How to take your dog mountain walking

If you’re here reading this we’ll assume you love the outdoors, and for many sharing that love of the outdoors is done with our k9 pals. But what exactly does taking your dog mountain walking entail? You may already have a dog and are unsure of the rules on how to take your dog mountain walking, or maybe thinking of getting a dog to share your adventures out on the mountain for the first time. Hopefully we can shed some light on how to take your dog mountain walking.

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For an expert point of view on how to take your dog mountain walking we recruited the help of Paul and Alfred. Paul is a keen walker and an avid promoter of the Lakes and the rest of Cumbria, but it’s Alfred who’s the star of the pair. Not only is he part of the #NotJustLakes team helping to support and promote all things Cumbria, he’s also a Ruffwear UK brand ambassadog! You can catch up with both on their dog mountain walking adventures via their twitter accounts, Paul @glocky9 and Alfred @glockyk9.

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How to take your dog mountain walking – Expert Q & A

Q – Why take a dog?

A – It’s like taking your pal on adventures, but this pal will always keep up, doesn’t talk and rests when you want to rest. It’s the best of both worlds, you have the solitude of the mountains but get to share it with a friend.

Q – How to control your dog?

A – Alfred’s still young and still a giddy chicken on the fells. I keep him on a leash 50% of the time, he won’t think twice of standing on the edge of a rock face or cornice with hundreds of feet below him, I sometimes refer to him as “danger dog”.

Coming down crags is a different matter as he’s always at my heals taking a boot in his face every few steps.

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Q – When should your dog be on a lead?

A – In any field with sheep or cattle, “sheepwatch UK” & “BBC countyfile” are currently driving a campaign to raise awareness & reduce dog attacks on sheep, please be aware that it’s legal for a farmer to shoot your dog if it’s worrying livestock.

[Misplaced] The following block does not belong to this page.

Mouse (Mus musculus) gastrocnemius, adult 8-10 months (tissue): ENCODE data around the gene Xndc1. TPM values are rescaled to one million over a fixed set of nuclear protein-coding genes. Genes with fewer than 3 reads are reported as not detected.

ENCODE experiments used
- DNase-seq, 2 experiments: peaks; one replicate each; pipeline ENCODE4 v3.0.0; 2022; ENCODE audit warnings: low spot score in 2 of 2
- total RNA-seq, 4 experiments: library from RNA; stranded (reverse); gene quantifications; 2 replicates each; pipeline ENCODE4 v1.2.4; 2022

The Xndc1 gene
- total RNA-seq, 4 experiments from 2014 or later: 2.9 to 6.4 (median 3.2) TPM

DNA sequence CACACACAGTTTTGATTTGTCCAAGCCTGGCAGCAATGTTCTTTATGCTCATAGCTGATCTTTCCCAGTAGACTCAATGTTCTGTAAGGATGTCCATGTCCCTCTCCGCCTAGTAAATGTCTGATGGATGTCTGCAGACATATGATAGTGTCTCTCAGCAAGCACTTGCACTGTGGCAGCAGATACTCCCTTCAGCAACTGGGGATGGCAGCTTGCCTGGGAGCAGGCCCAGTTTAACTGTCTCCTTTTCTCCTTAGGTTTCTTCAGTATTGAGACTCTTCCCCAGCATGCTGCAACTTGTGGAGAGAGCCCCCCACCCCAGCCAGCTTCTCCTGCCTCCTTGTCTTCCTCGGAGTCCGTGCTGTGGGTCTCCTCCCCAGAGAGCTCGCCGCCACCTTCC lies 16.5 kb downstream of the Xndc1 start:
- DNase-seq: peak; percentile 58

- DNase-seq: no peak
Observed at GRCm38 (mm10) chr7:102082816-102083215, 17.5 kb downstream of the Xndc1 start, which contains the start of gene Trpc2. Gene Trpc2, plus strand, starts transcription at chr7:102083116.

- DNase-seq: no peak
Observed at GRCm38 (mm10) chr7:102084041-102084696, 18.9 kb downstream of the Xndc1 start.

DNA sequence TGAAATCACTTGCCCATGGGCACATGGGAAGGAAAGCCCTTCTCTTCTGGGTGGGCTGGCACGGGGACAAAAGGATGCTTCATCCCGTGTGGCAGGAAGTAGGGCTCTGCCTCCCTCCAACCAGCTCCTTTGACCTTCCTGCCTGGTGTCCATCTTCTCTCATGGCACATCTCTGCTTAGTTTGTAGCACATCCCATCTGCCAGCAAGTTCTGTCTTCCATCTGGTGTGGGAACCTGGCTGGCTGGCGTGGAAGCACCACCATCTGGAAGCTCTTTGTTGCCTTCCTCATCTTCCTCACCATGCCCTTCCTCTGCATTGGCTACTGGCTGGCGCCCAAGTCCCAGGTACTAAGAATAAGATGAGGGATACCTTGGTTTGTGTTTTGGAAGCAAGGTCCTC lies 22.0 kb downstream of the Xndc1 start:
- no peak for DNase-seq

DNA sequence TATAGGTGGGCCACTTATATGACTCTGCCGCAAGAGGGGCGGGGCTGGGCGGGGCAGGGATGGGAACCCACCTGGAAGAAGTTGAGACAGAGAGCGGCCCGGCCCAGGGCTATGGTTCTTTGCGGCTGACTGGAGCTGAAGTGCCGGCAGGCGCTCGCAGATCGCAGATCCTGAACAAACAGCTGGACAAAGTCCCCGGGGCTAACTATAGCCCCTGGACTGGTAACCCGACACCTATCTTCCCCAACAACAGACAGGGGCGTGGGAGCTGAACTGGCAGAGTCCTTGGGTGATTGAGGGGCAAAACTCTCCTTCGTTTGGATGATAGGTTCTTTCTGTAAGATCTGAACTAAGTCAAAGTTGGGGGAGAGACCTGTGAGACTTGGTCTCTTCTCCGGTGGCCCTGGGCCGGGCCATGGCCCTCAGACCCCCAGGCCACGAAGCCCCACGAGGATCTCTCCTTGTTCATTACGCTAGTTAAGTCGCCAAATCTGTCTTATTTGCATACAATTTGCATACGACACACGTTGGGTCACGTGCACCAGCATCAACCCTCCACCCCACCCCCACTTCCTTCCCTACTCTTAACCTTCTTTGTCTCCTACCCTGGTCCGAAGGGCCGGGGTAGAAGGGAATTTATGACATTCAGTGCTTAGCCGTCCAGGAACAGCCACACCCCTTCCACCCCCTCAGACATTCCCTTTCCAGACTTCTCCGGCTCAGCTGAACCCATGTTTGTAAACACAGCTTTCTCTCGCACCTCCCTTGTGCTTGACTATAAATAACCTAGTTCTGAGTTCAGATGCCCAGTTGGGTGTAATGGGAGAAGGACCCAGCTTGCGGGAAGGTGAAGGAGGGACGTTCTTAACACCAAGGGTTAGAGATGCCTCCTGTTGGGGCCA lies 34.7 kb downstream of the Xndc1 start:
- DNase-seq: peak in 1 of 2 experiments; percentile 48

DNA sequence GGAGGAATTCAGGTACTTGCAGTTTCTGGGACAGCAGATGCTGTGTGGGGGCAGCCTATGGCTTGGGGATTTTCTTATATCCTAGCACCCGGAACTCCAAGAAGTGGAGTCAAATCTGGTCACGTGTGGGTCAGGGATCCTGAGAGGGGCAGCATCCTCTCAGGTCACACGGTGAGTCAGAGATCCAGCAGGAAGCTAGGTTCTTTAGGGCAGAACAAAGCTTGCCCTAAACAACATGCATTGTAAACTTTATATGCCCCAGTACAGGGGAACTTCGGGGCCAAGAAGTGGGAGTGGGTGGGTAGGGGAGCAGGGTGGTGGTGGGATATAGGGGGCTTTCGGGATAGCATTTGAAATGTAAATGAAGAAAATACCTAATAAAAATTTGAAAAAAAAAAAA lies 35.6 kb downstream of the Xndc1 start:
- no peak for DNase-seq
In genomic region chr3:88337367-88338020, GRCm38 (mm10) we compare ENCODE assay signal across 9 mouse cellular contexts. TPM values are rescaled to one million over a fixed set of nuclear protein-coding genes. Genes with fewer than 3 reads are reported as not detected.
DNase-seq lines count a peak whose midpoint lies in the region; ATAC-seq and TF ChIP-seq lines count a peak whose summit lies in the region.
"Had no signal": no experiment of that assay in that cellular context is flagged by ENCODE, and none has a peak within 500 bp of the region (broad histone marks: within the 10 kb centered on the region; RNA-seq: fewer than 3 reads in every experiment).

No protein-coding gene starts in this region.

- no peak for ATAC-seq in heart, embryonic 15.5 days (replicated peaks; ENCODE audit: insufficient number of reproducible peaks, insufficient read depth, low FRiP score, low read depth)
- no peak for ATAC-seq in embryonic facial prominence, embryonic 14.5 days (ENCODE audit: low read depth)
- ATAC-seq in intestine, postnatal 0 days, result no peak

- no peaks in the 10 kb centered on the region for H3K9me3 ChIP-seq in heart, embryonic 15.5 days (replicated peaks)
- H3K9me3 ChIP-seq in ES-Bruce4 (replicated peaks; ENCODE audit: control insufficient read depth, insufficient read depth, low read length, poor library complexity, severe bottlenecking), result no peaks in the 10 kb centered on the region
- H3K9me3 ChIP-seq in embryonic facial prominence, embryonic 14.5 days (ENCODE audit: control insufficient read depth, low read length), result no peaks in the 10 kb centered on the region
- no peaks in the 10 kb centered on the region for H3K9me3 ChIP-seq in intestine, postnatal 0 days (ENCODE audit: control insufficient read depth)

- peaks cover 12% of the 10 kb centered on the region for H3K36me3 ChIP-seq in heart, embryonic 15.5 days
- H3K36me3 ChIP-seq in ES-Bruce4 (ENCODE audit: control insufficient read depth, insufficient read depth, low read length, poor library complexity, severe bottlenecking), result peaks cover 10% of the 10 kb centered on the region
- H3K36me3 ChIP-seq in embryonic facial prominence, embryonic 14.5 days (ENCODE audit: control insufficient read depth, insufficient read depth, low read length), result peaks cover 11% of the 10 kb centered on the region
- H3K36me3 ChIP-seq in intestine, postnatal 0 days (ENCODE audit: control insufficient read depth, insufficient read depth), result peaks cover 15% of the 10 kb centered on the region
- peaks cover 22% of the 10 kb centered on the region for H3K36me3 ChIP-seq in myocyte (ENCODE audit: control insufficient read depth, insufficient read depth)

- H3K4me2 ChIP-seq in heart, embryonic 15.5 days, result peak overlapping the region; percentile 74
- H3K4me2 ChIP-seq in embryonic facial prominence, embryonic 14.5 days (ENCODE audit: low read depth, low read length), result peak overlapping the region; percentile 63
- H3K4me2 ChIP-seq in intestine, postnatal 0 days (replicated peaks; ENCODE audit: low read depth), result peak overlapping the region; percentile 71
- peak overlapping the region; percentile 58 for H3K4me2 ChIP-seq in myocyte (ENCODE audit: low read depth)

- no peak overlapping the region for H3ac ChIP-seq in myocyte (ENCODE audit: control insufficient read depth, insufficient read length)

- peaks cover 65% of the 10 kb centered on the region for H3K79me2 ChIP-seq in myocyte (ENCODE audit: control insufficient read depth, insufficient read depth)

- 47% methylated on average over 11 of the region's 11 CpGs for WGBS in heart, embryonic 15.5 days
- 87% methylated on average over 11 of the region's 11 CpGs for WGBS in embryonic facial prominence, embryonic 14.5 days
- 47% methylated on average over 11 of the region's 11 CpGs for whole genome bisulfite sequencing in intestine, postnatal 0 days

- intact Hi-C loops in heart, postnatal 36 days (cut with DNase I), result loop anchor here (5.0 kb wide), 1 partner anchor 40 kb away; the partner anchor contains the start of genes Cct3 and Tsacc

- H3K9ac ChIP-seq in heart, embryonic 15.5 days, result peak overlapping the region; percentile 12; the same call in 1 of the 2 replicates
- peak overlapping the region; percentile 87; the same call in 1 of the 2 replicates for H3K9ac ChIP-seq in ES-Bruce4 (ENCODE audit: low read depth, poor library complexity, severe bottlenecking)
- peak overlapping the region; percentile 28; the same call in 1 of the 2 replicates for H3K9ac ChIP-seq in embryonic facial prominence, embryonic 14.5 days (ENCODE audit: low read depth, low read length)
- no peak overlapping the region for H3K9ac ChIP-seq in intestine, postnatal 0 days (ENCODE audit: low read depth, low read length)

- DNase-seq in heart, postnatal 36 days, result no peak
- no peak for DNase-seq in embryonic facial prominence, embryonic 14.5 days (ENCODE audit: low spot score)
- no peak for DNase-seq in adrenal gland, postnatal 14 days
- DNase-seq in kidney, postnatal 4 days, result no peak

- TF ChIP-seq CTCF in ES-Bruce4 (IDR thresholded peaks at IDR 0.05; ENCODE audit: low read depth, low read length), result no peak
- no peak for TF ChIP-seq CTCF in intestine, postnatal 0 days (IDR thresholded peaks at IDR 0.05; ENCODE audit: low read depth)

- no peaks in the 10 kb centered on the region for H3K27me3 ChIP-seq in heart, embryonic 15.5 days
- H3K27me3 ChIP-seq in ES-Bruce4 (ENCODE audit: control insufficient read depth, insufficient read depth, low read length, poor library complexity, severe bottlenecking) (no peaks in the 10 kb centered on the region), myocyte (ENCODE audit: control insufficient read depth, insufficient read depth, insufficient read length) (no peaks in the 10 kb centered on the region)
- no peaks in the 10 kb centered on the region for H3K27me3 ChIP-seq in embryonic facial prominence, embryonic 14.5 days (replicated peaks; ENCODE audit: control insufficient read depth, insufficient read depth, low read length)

Q – What should I do around sheep or cattle?

A – Keep your dog close & completely under control on a lead, move quickly and quietly around the animals, it’s time to forget the footpath. I’ve even climbed dry stone walls to avoid cows and their calves.

Q – Does a dog have automatic mountain fitness?

A – I wouldn’t take a new puppy up into the mountains, not unless your prepared to carry them up and down. Their bones and body are still developing and too much exercise can damage them, but they are soon up to speed. We can now do 8 hour wanders and Alfred’s still raring to go.

Q – Does a dog need gear like me?

A – When you start taking your dog into the mountains you quickly realise what you need and what you don’t. Two essential pieces of equipment Alfred uses are

  1. A waterproof / wind proof coat. (Ruffwear Aira Jacket)
  1. A harness (Ruffwear Webmaster harness). The harness is designed for hiking and scrambling with a lift handle that’s balanced so I can easily lift him from ledge to ledge. Before I started using this harness it was like wrestling a bag of snakes hundreds of feet up whilst clinging to a rock face.

Q – Can a dog come with me on a winter mountain walk?

A – Alfred loves the snow but his body weight doubles with all the ice that sticks to him. A few weeks back Alfred and I were descending Helvellyn and I had to literally bite the ice off his paws so he could walk, we came down with him inside my jacket.

 

Q – What mountain food and drink should I supply my dog?

A – Nothing special, a normal feed in the morning and I carry water for the both of us. Tradition is to cook sausages (dogs voice) after a wander for both of us!

How to take your dog mountain walking – The rules proper!

Taking your dog mountain walking may lead to problems, some harmless but some with far reaching results. Of course we want to encourage all to enjoy the outdoors, but there is a responsibility to adhere to the rules to ensure everyone’s enjoyment and safety.

So to fully appreciate how to take your dog mountain walking you’ll need to familiarise yourself with the rules, this means adhering to the countryside code in Wales and England, or in Scotland the Scottish Outdoor Access Code.

Countryside Code: https://www.gov.uk/government/publications/the-countryside-code.

Scottish Outdoor Access Code: www.outdooraccess-scotland.com

Most of which is common sense, such as being vigilant near livestock and nesting areas, during breeding nesting and lambing seasons, near others enjoying the countryside. But it’s important to read up!

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Good luck and enjoy taking your dog mountain walking.

A special thanks to Paul and Alfred for their expert opinion, and Ruffwear UK!

 

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